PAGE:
Wednesday, June 02, 2010

Apple's Two Biggest Risks

By Eric Jackson, Senior Contributor

06/02/10 - 06:00 AM EDT

Stock quotes in this article: AAPL , MSFT , HPQ , ADB , GOOG

I have been a big proponent of Apple(AAPL) for the last several months. There is a lot of good news to be excited about.

When the iPad was announced at the start of the year, most of the first-day reaction to the device centered on its name. Many people cracked jokes about it. Steve Jobs shrugged his shoulders and said the jokes would stop in a matter of days, as the new name of the device entered part of our regular device vocabulary. Guess what? He was right and the jokesters were wrong.

Pre-launch, I expressed here that what was so important about iPad for Apple stockholders was that Apple was creating a completely new device that it could sell to every current owner of an iPod, iPhone or iMac, as well as the rest of the population.

For a company with nearly a quarter-of-a-trillion-dollar market capitalization at the time, you need to find big opportunities to drive increased revenue. Apple did that with iPad. They created a whole new product category which people didn't realize they needed until they saw it, held it, and started playing with it.

Skeptics thought iPad would be a Newton. They saw what Microsoft(MSFT) and Hewlett-Packard(HPQ)had done to date with their tablets and thought Apple would achieve only marginal improvements over that. They were wrong.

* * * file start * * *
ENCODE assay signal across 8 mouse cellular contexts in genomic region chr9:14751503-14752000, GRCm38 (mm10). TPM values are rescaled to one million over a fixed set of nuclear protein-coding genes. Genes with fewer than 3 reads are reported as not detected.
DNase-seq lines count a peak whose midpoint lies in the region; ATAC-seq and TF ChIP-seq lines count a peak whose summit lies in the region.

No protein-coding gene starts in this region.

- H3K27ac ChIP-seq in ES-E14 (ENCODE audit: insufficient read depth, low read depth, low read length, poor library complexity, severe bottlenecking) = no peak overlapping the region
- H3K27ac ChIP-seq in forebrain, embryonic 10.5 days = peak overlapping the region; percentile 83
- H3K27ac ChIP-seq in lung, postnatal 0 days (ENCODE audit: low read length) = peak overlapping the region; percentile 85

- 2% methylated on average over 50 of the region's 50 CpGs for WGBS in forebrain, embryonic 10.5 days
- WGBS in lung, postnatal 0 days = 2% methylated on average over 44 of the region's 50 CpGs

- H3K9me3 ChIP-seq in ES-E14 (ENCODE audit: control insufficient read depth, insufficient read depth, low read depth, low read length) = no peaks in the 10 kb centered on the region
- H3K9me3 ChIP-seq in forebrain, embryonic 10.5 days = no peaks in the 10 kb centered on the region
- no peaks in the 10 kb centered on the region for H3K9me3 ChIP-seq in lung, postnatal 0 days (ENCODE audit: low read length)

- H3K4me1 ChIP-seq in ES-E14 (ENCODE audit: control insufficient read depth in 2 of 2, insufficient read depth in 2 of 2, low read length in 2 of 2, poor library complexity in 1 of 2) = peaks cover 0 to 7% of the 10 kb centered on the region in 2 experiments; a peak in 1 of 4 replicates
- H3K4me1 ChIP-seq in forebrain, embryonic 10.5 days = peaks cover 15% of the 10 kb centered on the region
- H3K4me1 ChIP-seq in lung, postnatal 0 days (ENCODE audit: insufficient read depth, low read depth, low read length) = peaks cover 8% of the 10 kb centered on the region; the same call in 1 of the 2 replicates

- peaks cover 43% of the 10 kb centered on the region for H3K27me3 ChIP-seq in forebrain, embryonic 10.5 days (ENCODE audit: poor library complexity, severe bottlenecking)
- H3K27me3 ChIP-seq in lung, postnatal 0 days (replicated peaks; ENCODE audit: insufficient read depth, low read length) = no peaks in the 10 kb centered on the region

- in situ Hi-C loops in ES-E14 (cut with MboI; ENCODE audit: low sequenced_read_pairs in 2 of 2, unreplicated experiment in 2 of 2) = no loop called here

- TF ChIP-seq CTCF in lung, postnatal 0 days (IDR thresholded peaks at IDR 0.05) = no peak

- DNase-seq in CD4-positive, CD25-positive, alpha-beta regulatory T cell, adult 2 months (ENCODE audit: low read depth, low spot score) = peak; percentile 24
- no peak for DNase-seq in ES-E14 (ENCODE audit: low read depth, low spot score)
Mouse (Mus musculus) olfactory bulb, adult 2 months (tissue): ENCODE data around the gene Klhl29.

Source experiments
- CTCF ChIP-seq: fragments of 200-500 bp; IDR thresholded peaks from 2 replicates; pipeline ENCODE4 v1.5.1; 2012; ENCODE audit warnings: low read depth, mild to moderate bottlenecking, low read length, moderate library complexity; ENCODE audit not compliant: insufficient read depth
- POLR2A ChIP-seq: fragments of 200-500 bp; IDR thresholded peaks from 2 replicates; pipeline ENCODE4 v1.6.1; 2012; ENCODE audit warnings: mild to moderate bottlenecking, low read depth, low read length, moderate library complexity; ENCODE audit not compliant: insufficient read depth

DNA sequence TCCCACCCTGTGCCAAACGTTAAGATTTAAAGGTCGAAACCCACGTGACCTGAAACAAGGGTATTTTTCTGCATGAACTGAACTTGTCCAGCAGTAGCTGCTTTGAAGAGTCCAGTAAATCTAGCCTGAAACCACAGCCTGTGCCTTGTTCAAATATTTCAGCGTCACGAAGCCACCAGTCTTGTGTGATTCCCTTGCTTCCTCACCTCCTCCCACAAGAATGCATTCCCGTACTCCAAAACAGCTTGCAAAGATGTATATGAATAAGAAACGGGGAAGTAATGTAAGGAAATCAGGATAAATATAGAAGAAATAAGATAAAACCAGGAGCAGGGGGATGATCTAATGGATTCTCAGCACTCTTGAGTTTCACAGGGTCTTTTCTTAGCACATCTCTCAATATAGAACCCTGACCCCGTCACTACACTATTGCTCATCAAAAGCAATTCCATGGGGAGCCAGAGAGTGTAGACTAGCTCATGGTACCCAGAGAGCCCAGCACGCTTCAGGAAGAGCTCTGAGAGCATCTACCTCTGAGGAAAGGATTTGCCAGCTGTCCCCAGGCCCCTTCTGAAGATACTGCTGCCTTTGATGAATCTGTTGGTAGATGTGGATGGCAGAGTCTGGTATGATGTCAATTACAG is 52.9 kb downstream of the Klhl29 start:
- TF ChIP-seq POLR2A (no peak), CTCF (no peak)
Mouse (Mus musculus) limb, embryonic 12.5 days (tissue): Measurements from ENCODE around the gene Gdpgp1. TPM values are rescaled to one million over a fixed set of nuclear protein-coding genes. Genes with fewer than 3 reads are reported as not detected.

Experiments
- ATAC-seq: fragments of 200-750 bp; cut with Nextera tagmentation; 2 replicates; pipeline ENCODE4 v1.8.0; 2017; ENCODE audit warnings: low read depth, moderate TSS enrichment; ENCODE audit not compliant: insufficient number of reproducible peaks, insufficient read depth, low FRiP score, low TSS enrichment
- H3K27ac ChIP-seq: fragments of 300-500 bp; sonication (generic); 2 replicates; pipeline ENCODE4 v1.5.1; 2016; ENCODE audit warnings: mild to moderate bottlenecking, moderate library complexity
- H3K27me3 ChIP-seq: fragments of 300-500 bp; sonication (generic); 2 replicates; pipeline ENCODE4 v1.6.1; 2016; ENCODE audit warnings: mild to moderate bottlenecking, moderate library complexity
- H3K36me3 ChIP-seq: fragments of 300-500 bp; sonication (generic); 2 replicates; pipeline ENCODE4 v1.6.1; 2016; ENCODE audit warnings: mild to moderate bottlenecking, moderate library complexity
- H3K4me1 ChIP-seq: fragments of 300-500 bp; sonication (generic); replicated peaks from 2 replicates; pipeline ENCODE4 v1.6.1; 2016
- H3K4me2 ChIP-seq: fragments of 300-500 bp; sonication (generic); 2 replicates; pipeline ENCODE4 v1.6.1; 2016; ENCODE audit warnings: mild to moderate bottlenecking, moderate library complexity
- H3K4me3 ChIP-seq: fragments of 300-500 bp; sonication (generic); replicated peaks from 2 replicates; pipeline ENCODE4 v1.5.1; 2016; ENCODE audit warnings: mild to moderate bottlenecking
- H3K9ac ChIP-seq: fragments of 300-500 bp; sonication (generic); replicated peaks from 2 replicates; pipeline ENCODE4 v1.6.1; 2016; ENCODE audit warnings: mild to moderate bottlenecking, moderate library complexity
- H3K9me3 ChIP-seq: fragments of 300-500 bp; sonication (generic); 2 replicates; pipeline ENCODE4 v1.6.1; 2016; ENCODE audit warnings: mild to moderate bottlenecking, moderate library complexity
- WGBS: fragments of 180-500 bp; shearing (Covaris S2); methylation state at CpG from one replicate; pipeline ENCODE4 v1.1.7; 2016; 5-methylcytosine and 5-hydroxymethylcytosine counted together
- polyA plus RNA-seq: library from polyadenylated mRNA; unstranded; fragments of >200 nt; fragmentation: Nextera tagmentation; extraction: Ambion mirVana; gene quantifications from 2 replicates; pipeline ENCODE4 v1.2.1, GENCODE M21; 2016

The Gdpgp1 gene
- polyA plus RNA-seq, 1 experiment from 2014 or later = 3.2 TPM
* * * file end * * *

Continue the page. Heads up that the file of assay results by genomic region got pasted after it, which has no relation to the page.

I remember many Apple analysts projecting pre-US launch that Apple would sell 1 million iPads in 2010. We just found out that Apple has sold 2 million in two months.

So, there's a lot to be excited about if you are an Apple long holder. That's fine. But I want to express the two areas which worry me as a long-holder of the stock. These are the two concerns which keep me awake at night and they are the areas in which I hope the company is spending enough time on to ensure they are adequately addressed.

My two worries are Steve Jobs' health and balancing the benefits of being open vs. the optimal experience and product lock in from a walled garden.


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